Blast from the past: While recovering from the flu andwatching a Law & Order rerun on A&E, a Wire correspondent perked up at areference to cable operators petitioning to air government-sponsored executions onpay-per-view. Since the show touts its "ripped-from-headlines" plot lines, wewondered if there really was such a call when the episode first aired, in September 1993.Well, sort of. The subject got a lot of press in early 1994, when NBC aired amade-for-TV movie, Witness to the Execution, about a PPV execution. Later, PhilDonahue and some other TV executives reportedly advocated such events, with Donahuesuggesting that the proceeds would benefit crime victims. But the idea never really gotmuch traction, and it doesn't really show up in Nexis searches after that. As NBCWest Coast president Don Ohlmeyer said in 1994, televising an execution for profit"would be like going back to the Coliseum with the Christians and the lions."
Do you think that Michael Jordan timed his retirementannouncement last week -- and opened a floodgate of tributes on ESPN and elsewhere -- toensure a top spot in the sports net's upcoming list of the 50 Greatest NorthAmerican Athletes of the 20th century? Muhammad Ali used to boast,"I am the greatest!" But we won't know until late this year whether thepanel that compiled the list for the yearlong SportsCentury project agreed. SportsCenter'sDan Patrick offered some guidance at the SportsCentury press conference in New Yorklast week, though. He acknowledged that tennis ace Chris Evert, footballer Jim Brown,hockey star Gordie Howe and swimmer Mark Spitz were among the top 50 -- since theyparticipated in that press event. But Patrick wouldn't answer Evert when she asked,"Where's Martina [Navratilova]?"
For a Northeast regional-sports-network executive,Jordan's retirement news conference last Wednesday seemed to stop business for atleast 30 minutes. The executive quipped that his usually ringing telephone wentunusually silent at noon on the day that Jordan retired from pro basketball for thesecond time. That happened once before: during the televised verdict in the 1995 O.J.Simpson trial.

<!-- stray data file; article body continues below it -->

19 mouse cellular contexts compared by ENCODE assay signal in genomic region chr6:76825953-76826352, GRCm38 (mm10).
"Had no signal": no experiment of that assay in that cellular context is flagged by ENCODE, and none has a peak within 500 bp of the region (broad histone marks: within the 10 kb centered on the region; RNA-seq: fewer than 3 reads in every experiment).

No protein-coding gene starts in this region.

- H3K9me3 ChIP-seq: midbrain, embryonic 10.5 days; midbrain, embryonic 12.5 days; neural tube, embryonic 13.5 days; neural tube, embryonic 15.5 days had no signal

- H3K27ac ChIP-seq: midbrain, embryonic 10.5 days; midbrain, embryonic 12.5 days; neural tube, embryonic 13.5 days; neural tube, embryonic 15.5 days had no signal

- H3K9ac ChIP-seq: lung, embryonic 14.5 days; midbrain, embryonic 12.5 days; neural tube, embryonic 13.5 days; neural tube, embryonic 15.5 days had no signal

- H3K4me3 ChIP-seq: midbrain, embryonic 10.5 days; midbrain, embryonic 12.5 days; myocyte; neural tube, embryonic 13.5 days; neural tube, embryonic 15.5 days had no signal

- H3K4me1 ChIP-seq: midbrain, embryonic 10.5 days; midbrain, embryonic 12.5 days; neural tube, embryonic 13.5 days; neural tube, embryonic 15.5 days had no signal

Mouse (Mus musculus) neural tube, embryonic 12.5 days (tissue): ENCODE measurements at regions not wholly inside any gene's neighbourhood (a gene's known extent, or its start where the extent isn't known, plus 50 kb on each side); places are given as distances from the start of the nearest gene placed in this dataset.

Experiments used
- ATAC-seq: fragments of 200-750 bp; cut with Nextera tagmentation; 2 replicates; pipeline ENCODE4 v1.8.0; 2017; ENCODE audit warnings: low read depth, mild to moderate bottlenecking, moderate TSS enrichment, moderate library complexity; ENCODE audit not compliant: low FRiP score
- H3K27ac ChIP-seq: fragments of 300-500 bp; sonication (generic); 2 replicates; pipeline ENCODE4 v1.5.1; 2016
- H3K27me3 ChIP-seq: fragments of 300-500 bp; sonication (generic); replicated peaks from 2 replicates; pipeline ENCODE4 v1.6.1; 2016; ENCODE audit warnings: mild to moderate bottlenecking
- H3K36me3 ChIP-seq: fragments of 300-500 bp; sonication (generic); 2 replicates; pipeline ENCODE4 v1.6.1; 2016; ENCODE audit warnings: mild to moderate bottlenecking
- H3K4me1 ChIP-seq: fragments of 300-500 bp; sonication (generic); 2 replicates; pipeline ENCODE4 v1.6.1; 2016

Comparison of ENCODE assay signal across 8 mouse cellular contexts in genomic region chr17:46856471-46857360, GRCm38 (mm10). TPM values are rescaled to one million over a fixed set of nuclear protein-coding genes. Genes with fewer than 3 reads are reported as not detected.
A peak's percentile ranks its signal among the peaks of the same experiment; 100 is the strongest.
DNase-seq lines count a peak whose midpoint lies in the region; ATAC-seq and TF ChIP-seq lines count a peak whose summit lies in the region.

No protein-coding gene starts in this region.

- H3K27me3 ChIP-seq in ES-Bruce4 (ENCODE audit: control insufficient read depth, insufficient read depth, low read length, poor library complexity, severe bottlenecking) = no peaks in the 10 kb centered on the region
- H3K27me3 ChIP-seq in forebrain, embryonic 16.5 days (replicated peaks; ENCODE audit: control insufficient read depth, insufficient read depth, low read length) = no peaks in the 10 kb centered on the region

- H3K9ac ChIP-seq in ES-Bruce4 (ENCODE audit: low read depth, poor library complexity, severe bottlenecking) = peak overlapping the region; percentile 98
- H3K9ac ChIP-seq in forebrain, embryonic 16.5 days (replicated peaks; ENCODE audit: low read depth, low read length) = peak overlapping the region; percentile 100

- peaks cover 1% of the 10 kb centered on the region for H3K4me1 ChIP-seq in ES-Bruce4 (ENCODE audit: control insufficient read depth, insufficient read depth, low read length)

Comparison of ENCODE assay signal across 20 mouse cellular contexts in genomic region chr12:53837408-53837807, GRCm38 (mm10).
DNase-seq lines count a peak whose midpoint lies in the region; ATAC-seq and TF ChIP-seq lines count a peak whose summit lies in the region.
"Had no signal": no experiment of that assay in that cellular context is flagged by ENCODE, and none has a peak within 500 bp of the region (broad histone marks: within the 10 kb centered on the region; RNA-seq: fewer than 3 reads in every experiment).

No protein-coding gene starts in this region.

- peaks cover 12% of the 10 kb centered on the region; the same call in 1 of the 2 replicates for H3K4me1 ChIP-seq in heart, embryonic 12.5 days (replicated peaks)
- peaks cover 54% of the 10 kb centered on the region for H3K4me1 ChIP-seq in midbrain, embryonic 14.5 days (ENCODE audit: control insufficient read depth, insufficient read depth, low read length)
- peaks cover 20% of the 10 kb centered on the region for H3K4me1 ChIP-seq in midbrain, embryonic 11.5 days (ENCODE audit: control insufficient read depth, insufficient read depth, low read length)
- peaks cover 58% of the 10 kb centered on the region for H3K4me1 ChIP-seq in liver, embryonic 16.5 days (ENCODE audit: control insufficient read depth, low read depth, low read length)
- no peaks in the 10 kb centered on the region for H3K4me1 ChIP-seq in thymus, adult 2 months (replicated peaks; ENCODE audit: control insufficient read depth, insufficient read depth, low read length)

Great planners sometimes think alike -- to their detriment.Chicago and San Francisco emerged as the top choices for some spring-summer industryconventions. The Cabletelevision Advertising Bureau's next local-sales-managementconference (June 5 through 7) and the National Cable Television Association'sNational Show (June 13 through 16) are both slated for the Windy City, while Promax (June9 through 12) and CTAM (July 18 through 21) are headed for the Bay area. Promax'sorganizers acknowledged that being scheduled back-to-back with the National Show mighthurt its hitherto growing cable attendance.
America's schools may end up being a beneficiary oflast week's acquisition of Kenan Systems by Lucent Technologies. It turns out thatKenan's founder and president, Kenan Sahin, is the sole owner of the company, and hewill be the recipient of the $1.48 billion in stock that Lucent will pay for the firm.But the freshly made billionaire is not eyeing yachts or Mediterranean mansions.Sahin, a 17-year veteran schoolteacher, said he will use "the bulk of the money"to set up a foundation to acquire and distribute computer software, at no cost, toeducational institutions.
By Kent Gibbons, from bureau reports.